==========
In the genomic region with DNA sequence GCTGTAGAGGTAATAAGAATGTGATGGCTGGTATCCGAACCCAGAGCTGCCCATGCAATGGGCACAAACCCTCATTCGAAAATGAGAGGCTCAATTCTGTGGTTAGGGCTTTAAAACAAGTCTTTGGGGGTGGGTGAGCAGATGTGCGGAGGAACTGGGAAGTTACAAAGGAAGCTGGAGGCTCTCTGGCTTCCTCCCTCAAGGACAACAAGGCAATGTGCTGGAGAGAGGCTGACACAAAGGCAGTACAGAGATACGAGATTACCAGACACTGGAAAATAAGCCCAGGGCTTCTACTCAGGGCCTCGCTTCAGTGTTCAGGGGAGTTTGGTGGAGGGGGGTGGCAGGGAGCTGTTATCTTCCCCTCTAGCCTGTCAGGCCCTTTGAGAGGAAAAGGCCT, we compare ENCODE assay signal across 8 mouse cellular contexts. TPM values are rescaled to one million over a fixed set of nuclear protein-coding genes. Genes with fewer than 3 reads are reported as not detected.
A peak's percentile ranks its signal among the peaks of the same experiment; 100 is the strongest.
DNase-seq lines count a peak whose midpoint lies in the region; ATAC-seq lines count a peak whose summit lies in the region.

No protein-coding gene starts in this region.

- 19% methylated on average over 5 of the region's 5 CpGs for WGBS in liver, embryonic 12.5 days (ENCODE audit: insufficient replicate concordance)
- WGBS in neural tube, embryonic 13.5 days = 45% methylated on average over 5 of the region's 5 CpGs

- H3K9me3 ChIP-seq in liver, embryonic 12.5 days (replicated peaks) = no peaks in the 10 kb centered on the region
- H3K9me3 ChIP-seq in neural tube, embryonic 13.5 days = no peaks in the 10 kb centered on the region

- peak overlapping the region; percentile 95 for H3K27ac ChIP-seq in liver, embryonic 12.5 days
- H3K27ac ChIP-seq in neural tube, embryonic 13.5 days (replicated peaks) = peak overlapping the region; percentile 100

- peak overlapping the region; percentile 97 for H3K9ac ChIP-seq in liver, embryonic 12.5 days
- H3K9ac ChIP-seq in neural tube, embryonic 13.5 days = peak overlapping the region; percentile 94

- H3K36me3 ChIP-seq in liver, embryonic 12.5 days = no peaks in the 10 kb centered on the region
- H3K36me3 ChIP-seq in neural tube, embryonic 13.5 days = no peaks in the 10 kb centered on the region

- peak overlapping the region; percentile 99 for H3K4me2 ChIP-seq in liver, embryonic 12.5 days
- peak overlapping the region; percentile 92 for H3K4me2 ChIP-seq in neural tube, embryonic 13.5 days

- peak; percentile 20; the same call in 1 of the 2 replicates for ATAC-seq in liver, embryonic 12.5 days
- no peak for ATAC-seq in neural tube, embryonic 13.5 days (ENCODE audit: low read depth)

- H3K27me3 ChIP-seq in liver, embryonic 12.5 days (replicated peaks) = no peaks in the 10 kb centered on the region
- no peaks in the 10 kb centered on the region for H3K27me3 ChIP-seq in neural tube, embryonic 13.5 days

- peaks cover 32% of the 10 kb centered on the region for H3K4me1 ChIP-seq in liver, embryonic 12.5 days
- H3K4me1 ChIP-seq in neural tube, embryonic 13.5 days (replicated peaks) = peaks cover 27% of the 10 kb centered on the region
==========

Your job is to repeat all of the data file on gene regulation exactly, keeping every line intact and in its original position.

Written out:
In the genomic region with DNA sequence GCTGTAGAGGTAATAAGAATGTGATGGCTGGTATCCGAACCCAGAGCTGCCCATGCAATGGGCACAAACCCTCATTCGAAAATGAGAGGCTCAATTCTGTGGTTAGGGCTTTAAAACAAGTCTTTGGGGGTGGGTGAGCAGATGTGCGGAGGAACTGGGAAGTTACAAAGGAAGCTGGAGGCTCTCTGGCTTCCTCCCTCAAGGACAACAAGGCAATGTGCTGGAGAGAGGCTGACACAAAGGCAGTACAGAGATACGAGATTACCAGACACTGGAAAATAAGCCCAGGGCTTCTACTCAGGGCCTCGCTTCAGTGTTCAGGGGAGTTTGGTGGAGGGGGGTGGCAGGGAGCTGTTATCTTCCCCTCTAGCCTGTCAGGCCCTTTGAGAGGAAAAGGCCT, we compare ENCODE assay signal across 8 mouse cellular contexts. TPM values are rescaled to one million over a fixed set of nuclear protein-coding genes. Genes with fewer than 3 reads are reported as not detected.
A peak's percentile ranks its signal among the peaks of the same experiment; 100 is the strongest.
DNase-seq lines count a peak whose midpoint lies in the region; ATAC-seq lines count a peak whose summit lies in the region.

No protein-coding gene starts in this region.

- 19% methylated on average over 5 of the region's 5 CpGs for WGBS in liver, embryonic 12.5 days (ENCODE audit: insufficient replicate concordance)
- WGBS in neural tube, embryonic 13.5 days = 45% methylated on average over 5 of the region's 5 CpGs

- H3K9me3 ChIP-seq in liver, embryonic 12.5 days (replicated peaks) = no peaks in the 10 kb centered on the region
- H3K9me3 ChIP-seq in neural tube, embryonic 13.5 days = no peaks in the 10 kb centered on the region

- peak overlapping the region; percentile 95 for H3K27ac ChIP-seq in liver, embryonic 12.5 days
- H3K27ac ChIP-seq in neural tube, embryonic 13.5 days (replicated peaks) = peak overlapping the region; percentile 100

- peak overlapping the region; percentile 97 for H3K9ac ChIP-seq in liver, embryonic 12.5 days
- H3K9ac ChIP-seq in neural tube, embryonic 13.5 days = peak overlapping the region; percentile 94

- H3K36me3 ChIP-seq in liver, embryonic 12.5 days = no peaks in the 10 kb centered on the region
- H3K36me3 ChIP-seq in neural tube, embryonic 13.5 days = no peaks in the 10 kb centered on the region

- peak overlapping the region; percentile 99 for H3K4me2 ChIP-seq in liver, embryonic 12.5 days
- peak overlapping the region; percentile 92 for H3K4me2 ChIP-seq in neural tube, embryonic 13.5 days

- peak; percentile 20; the same call in 1 of the 2 replicates for ATAC-seq in liver, embryonic 12.5 days
- no peak for ATAC-seq in neural tube, embryonic 13.5 days (ENCODE audit: low read depth)

- H3K27me3 ChIP-seq in liver, embryonic 12.5 days (replicated peaks) = no peaks in the 10 kb centered on the region
- no peaks in the 10 kb centered on the region for H3K27me3 ChIP-seq in neural tube, embryonic 13.5 days

- peaks cover 32% of the 10 kb centered on the region for H3K4me1 ChIP-seq in liver, embryonic 12.5 days
- H3K4me1 ChIP-seq in neural tube, embryonic 13.5 days (replicated peaks) = peaks cover 27% of the 10 kb centered on the region